Nokia’s new N-Gage platform finally went live today, officially discarding the old dedicated N-Gage phone for a software platform that runs on multiple Nokia N-series handsets.
Nokia first announced it would revamp its gaming platform in August, after the N-Gage handheld gaming device generated a cult following but lackluster mass market sales. Instead of trying to create a singular handheld device and game library to compete with the likes of Sony’s PlayStation Portable and the Nintendo Dual Screen, Nokia opted to follow a software approach, turning N-Gage into a robust run-time environment that can be supported on multiple high-end phones. That strategy would open up N-Gage’s premium gaming experience to the more casual gamer unwilling to purchase a dedicated gaming handset.
The launch was originally set for November but was delayed first until January. Instead, Nokia soft-launched the service, allowing N81 owners to trial it before it finally went live today. At launch, N-Gage is supporting five N-series handsets and offering an initial lineup of six game titles--two from Nokia’s own publishing unit and the rest from third-party publishers EA Mobile (formerly Jamdat Mobile), Gameloft and Glu Mobile. Nokia said those releases will soon be followed by an additional seven titles.
Nokia appears to be betting that a premium gaming service and platform may succeed where a dedicated mobile gaming device won’t. In fact, the industry may be witnessing the beginning of a premium mobile gaming segment, driven not only by N-Gage but by popular high-end platforms like the iPhone. Apple recently launched a developer program, opening up the Mac OS X-based platform to third-party applications for the first time.
Sega Mobile director of marketing Carrie Cowan said that the multimedia and processing capabilities of the iPhone match those of the portable gaming consoles such as the PSP, presenting an excellent opportunity for developers to build feature-rich games specifically for the device. In addition, new interfaces on phones allow game developers to look beyond the awkward mechanics of the 12-key number pad and navigation toggle. Sega has already built a prototype version of Super Monkey Ball for the iPhone and iPod Touch that uses the iPhone’s accelerometer as a way to interface with the game by tilting the device from side to side.
“At the end of the day, the RAZR is very important to us,” Cowan said, referring to the simpler Java and BREW platforms that most game developers design their games for. “But the iPhone and N-Gage—we love them. It’s an indication of what’s ahead for us.”
There are already examples of game developers building more graphically heavy and immersive games for specific platforms. MVNO Helio as well as now-defunct Amp’d Mobile have launched several titles designed to take advantage of their device’s high-end hardware. Magmic Games has created a development platform and market place for games on the RIM’s BlackBerry OS. Most games that make it into smartphones are ported titles perhaps with a few more functions or higher-resolution graphics than their Java counterparts.
While game developers will definitely try to take advantage of the new capabilities of N-Gage and the iPhone, it will be a while before that market grows large enough to justify dedicating resources to making games specifically for premium platforms, said Russ Eisenman, senior vice president of global marketing for Hands-On Mobile. At CTIA Wireless, Hands-On released its wildly popular Guitar Hero III title for the BlackBerry platform, which, while optimized for the BlackBerry OS, was essentially the same game released in Java and BREW for Verizon Wireless and AT&T.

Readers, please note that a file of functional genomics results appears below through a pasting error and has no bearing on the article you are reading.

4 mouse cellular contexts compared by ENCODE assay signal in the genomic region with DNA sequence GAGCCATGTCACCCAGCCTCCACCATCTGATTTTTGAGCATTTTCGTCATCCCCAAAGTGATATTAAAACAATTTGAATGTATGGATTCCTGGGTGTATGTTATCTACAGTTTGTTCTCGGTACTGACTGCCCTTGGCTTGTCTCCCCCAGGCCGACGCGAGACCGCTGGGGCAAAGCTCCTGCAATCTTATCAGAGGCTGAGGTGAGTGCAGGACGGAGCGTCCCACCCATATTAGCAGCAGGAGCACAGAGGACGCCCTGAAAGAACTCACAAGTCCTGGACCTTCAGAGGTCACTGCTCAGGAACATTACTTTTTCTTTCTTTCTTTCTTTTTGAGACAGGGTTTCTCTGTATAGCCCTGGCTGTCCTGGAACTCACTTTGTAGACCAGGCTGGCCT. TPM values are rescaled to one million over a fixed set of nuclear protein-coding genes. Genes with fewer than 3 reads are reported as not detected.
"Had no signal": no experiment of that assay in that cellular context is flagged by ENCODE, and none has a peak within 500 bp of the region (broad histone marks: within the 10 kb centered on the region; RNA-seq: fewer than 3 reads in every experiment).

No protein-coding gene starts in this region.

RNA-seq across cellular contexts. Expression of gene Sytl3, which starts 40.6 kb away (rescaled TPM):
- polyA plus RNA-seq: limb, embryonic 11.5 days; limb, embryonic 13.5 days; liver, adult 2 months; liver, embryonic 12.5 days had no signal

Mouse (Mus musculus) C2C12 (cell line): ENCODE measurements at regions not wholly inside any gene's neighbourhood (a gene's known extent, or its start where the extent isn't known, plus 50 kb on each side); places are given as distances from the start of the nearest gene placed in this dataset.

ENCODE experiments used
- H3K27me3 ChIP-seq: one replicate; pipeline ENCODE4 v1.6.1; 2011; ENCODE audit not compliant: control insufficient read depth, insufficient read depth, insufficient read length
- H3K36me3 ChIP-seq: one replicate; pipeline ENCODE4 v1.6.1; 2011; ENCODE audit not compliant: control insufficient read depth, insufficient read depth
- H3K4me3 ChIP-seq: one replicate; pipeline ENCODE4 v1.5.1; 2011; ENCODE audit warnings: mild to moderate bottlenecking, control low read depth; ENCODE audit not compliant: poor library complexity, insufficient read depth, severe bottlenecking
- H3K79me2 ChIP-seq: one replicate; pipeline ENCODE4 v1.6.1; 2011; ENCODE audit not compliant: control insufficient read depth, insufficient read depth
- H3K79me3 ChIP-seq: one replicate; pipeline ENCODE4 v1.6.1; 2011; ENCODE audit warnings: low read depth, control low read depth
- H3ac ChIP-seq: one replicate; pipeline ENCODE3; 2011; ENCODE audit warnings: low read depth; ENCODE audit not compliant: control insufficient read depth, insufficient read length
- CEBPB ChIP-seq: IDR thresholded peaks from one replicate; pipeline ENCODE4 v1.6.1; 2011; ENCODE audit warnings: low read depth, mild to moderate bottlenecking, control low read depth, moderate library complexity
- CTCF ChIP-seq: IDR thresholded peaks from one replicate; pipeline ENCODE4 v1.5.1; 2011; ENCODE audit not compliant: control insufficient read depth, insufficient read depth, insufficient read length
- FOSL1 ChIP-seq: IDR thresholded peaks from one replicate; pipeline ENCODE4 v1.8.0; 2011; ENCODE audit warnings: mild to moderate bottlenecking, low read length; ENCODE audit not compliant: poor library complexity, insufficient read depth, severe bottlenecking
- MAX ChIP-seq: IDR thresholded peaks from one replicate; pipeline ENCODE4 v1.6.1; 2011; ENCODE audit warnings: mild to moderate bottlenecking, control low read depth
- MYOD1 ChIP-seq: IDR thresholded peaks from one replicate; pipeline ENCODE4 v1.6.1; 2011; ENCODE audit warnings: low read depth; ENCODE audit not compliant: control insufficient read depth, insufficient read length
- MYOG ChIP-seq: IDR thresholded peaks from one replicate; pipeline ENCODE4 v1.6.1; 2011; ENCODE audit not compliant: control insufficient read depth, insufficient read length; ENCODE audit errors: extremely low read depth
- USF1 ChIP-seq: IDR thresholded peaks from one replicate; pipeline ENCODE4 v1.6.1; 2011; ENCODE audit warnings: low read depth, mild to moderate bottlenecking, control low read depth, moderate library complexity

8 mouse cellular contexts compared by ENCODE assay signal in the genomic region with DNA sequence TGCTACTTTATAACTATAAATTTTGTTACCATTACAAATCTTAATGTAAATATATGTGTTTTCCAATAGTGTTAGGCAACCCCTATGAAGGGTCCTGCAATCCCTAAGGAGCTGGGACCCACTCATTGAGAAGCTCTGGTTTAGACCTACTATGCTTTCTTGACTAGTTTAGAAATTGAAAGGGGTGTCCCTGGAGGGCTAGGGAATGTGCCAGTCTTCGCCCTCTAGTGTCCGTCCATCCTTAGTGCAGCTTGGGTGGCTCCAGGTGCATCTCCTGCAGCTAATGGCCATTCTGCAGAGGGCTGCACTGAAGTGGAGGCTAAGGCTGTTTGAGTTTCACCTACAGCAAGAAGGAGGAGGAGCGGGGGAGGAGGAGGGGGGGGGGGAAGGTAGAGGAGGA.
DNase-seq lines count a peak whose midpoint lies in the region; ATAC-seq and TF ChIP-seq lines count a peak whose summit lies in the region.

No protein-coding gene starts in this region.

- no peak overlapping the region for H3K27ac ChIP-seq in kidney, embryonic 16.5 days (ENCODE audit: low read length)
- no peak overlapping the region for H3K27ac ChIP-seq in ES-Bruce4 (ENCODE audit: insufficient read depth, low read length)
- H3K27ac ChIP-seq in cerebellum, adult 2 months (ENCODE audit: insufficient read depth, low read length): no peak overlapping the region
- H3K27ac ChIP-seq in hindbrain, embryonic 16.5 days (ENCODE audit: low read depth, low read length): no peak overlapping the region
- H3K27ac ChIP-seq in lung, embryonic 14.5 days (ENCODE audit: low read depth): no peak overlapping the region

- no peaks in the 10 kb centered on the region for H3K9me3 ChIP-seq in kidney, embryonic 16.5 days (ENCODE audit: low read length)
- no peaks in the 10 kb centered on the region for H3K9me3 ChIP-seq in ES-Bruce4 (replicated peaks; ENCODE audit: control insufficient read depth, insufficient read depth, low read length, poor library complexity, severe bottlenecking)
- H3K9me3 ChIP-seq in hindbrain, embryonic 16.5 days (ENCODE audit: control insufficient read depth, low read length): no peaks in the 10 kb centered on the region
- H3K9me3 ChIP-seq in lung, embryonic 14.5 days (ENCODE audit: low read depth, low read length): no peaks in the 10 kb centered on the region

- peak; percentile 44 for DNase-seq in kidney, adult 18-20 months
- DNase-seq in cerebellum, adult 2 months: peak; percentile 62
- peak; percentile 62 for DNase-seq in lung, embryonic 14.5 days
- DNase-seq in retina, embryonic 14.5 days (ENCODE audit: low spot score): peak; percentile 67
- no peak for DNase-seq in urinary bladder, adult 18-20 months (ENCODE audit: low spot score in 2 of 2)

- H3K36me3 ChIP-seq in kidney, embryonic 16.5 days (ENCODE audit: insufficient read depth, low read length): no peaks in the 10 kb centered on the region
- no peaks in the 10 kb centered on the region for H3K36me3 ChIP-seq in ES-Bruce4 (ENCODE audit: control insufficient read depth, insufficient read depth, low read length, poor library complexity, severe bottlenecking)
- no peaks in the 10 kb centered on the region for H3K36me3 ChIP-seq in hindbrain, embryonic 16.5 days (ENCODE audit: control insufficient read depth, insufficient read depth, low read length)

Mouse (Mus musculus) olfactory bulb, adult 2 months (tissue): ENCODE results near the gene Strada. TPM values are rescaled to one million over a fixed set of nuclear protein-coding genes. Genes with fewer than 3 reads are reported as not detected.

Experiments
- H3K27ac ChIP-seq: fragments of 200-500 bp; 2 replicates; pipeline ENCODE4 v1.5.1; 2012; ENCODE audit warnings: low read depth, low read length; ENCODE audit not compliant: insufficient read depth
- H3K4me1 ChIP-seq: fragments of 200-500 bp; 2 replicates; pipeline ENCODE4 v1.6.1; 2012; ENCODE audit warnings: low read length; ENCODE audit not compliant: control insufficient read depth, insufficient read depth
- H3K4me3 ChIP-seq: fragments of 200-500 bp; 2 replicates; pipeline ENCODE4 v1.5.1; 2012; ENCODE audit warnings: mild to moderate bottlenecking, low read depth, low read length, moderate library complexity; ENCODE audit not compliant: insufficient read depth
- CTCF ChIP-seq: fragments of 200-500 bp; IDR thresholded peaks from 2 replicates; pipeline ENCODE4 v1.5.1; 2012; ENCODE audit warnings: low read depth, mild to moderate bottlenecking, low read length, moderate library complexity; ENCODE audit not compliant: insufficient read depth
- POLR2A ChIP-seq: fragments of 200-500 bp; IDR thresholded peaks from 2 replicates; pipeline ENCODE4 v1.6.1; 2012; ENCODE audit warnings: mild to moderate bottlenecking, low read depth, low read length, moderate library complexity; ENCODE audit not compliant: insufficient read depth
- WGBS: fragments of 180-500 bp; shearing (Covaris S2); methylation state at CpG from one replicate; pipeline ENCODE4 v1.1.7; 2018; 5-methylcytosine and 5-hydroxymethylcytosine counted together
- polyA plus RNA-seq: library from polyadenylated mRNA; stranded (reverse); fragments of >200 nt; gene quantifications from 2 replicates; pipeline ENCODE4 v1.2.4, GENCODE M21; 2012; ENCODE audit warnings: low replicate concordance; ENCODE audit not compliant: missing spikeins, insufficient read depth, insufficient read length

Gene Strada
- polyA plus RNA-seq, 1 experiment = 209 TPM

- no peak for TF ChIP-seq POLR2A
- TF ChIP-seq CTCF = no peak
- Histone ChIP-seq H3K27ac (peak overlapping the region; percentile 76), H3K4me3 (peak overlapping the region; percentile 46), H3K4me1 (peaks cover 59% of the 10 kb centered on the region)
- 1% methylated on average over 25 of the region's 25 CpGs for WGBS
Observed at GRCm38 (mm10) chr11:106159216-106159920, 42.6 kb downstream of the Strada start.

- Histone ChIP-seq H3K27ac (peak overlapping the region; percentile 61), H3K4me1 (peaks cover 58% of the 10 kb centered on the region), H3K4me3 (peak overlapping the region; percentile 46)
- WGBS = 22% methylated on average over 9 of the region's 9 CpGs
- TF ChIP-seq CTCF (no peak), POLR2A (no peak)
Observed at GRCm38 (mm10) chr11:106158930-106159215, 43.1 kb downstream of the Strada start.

“We have to build to the feature sets out there,” Eisenman said. “Phones like the iPhone will always enhance game play, but our strategy hasn’t shifted because of the iPhone.”
Whether the new N-Gage platform will be a bigger success than the N-Gage handset remains to be seen, but its total addressable market has certainly ballooned. Between its launch in 2002 and 2007, when Nokia stopped selling it, the N-Gage sold only 2 million units, a far cry from the 6 million units Nokia originally estimated it would ship in its first year.
The Symbian OS-powered N-series has become the world’s leading line of smartphones as Nokia has come to dominate the smartphone market. The five supported devices at launch--the N95 and N95 8 GB, the N81 and N81 8 GB and the N82—are all later releases in the N-series line, so they don’t comprise the majority of the installed base, but Nokia has said it plans to extend the N-Gage platform to more N-series devices as well as other Series 60 devices made by Nokia and other manufacturers.
N-Gage’s success in the US, however, will be severely mitigated by the lack of availability for the phones. Of the major carriers, only one, AT&T, carries an N-series device, the N75, which is not supported in the initial N-Gage launch. While Nokia has gotten back into the CDMA business, it has focused on low-end devices, not smartphones. Nokia has been trying to build its own direct retail strategy, selling N-series devices at its Nokia stores and online, but it has only designed one other smartphone besides the N75 for US 3G frequencies, the N95, which significantly limits the data capabilities of most of its devices.Due to its focus on lower-end devices in the US, Nokia underperforms the market when it comes to mobile gaming, according to M:Metrics. In February, 20.1% of Nokia phone owners—about 5.9 million people--played a mobile game on their handsets compared to the 21.4% market average, M:Metrics said. But among the limited number of people who own an Nseries device, Nokia outperforms. More than 30% of all Nseries owners played a mobile game in the same period, M:Metrics said.
By Kevin Fitchard